Not everyone was born with a naturally analytic mind. For many, the overall picture or general concept is much easier to grasp than the details. Of course, if your child is not analytic, school may seem difficult and frustrating. It’s important to recognize and reinforce the positive aspects of being more “global,” or big-picture oriented. Your global child will be able to quickly and intuitively understand the main idea of a story or lesson. He or she will often know an answer without being able to explain or justify it. Global learners find it easier to connect ideas and see relationships than their more analytic counterparts. It often helps globals focus on necessary details if you will warn them in advance about what they will need to know. Notice and praise their ability to quickly get to the heart of an issue and pull out the highlights. Instead of making them feel bad for forgetting details, help them recognize why the details are important in the first place—how they fit into the bigger picture.
- The child who is a perfectionist and can’t seem to think of anything but details
Some children are so focused on achievement that it seems like they never relax and just enjoy themselves. If you have a child who worries about getting every detail exactly right, be sure to encourage the concientious nature that prompted the concern in the first place. Certainly the workplace can always use people who are careful and thorough, especially in professions that depend on accuracy and fine points. If you yourself are not a particularly detail-oriented parent, you may be frustrated by your child’s constant questions and concerns. But it is important for both of you to keep enough perspective to stay balanced. Ask your child what he needs in order to feel like he has enough information or materials to accomplish his task. Try to avoid saying things like “Oh, don’t worry about it.” Look for situations where your child does not have to even think about details—watching a movie just for fun, for example. Be prepared for the fact that even though there is no formal evaluation needed, your perfectionist may still feel compelled to pick it apart. The concern for perfection is real, so try easing it, not doing away with it entirely.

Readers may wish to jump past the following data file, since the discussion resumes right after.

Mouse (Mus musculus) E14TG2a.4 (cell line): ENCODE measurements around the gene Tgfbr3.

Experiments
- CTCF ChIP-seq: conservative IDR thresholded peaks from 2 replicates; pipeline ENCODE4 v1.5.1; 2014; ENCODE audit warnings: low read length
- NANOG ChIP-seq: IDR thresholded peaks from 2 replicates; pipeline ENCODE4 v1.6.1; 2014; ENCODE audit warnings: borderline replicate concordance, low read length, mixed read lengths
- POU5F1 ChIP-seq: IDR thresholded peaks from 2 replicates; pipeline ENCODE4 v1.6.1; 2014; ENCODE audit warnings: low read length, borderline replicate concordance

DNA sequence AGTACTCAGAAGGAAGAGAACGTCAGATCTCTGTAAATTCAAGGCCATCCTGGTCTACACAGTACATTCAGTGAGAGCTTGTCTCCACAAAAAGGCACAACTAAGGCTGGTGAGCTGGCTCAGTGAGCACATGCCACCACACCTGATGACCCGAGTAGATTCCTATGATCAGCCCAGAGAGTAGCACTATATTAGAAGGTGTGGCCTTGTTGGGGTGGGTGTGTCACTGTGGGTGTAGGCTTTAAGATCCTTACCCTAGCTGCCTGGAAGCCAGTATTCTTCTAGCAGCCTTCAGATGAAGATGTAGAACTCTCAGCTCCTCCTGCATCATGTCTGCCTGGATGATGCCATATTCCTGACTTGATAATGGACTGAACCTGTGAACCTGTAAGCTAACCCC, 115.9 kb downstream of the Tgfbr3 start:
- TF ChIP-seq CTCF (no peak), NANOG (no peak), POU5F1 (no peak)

Children respond better to positive rewards, praise, and encouragement than they do to threats, guilt, or coercion. When parents really know and understand each child as an individual, they can design strategies and instruction using rewards that truly motivate that child to succeed. Focus on the strengths—the traits in your children that will help them make their own unique contribution to the world. Sometimes in the middle of daily conflicts, pressures, and frustration, it’s hard to remember what you appreciate about the child who is being so inconvenient. So why not take a moment right now and start making a list of what you really value about each of your children? You don’t need educational terminology or formal techniques to figure out why your child is so precious and unique. When you start focusing on strengths, it won’t take long at all to discover that you’ve got a great kid!
How Do You Know Your Child’s Style?
When your child experiences success, what are the circumstances that brought it about? How can you duplicate those in other situations?
How your child asks the question can often be as important as the question itself. Should the answer be detailed or general?
Keep an open mind when it comes to finding what works for each child. Remember, sometimes it will be an approach that doesn’t make sense to you!
You can’t build on weakness—focus on strengths and how you can use those to overcome areas of frustration. Keep reminding your child of the positives!
Learn more about learning styles and how to recognize and use the strengths. You and your child can both be lifelong learners!
Books by Cynthia Ulrich Tobias
- Do You Know What I Like About You?
- Every Child Can Succeed: Making the Most of Your Child’s Learning Style
- I Hate School!
- The Way They Learn: How to Discover and Teach to Your Child‘s Learning Style
- The Way We Work: A Practical Approach for Dealing With People on the Job
- You Can’t Make Me! (But I Can Be Persuaded): Bringing Out the Best in Your Strong-Willed Child
Cynthia Ulrich Tobias has a masters degree in education, and is founder, manager, and CEO of AppLe St.™ (Applied Learning Styles). She is a popular presenter for businesses, government agencies, churches, and school districts, and is a featured guest with radio and television appearances. To learn more, visit applest.com. This article first appeared in the the Virginia Home Educator, Summer 2010.